Here’s a little-known fact about quantum computing: It sounds remarkably warm.
While much of the focus in quantum research has been on the race to build a useful quantum computer, one that far outstrips the computing power of traditional computers, a contingent from the Yale Quantum Institute (YQI) also has a second quantum endeavor in the works. They’re turning their data into an acoustic performance this Friday night, June 14.
“Quantum Sound,” part of the International Festival of Arts and Ideas, is set for two sold-out shows at 8 and 10 p.m. at Firehouse 12, on Crown Street. The 10 p.m. show will be broadcast live on WPKN radio. There’s also talk of putting out an entire album of quantum sounds.
“We purposely avoided the term ‘quantum music,’” said sound artist and composer Spencer Topel, who took on the challenge proposed by YQI manager Florian Carle to play superconducting instruments during a year-long artistic residency at the institute. Topel is a researcher and designer working with acoustics and sound, and his work has appeared in major venues and concert halls around the world, including Lincoln Center and Carnegie Hall.
“We’ll be introducing the audience to the quantum systems we use and talk about how they are precursors to quantum computers. These systems generate data that we then use to create sonic signals,” Topel said. “We follow this presentation with a 40-minute performance consisting of a controlled improvisation that we composed collaboratively over the last three months or so.”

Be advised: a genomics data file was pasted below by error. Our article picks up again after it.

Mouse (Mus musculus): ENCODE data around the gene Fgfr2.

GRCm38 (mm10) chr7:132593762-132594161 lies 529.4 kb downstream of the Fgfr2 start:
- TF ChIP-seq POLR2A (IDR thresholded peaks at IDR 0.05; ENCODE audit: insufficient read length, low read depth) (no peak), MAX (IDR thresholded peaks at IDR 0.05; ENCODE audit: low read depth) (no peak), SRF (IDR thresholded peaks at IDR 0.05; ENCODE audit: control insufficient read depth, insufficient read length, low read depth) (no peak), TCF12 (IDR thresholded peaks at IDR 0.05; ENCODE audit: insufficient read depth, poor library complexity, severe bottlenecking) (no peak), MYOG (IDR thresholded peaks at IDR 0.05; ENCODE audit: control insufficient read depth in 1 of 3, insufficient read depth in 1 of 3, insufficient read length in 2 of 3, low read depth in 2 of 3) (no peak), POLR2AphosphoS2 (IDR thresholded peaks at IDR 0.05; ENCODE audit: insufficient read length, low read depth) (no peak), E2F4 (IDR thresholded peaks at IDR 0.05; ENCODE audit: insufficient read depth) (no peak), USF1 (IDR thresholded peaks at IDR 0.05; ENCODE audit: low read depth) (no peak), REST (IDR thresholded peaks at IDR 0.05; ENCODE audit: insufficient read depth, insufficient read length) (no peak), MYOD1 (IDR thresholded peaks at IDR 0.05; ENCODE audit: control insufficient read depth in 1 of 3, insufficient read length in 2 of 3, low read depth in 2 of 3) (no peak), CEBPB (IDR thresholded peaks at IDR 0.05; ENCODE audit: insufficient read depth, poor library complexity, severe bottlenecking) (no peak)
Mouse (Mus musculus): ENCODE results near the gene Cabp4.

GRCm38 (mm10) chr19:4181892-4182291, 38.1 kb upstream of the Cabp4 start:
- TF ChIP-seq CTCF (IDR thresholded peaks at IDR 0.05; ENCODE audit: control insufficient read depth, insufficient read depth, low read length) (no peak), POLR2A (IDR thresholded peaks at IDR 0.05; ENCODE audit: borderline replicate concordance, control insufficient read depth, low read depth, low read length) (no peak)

The “we” Topel mentioned are his bandmates — Yale physics graduate students Kyle Serniak and Luke Burkhart. Serniak, a long-time guitarist, came on board after hearing Topel give a presentation about his previous work; Burkhart, who has experience singing in musical theater, joined quickly thereafter.
For the Quantum Sound gig, this intrepid trio will perform the first-ever concert created from the measurements of internal operations of superconducting quantum devices. Their instruments — the superconducting quantum devices — are housed in special refrigerators that Yale researchers use to chill things down to near absolute zero for experiments.
Oh, and the fridges all have nicknames: Audiences may get to hear data coming live from JPC, Blue, or Lazarus.
The students’ experiments record electrical signals coming from the fridges, which Topel and his crew have spent months sampling — or as Topel says, “sonifying” them.
This is the crucial component of Quantum Sound, according to Carle, who will be giving the quick primer on quantum computing before the concerts. The team is adamant that the sounds being produced remain faithful to the characteristics of the actual data.
More at YaleNews.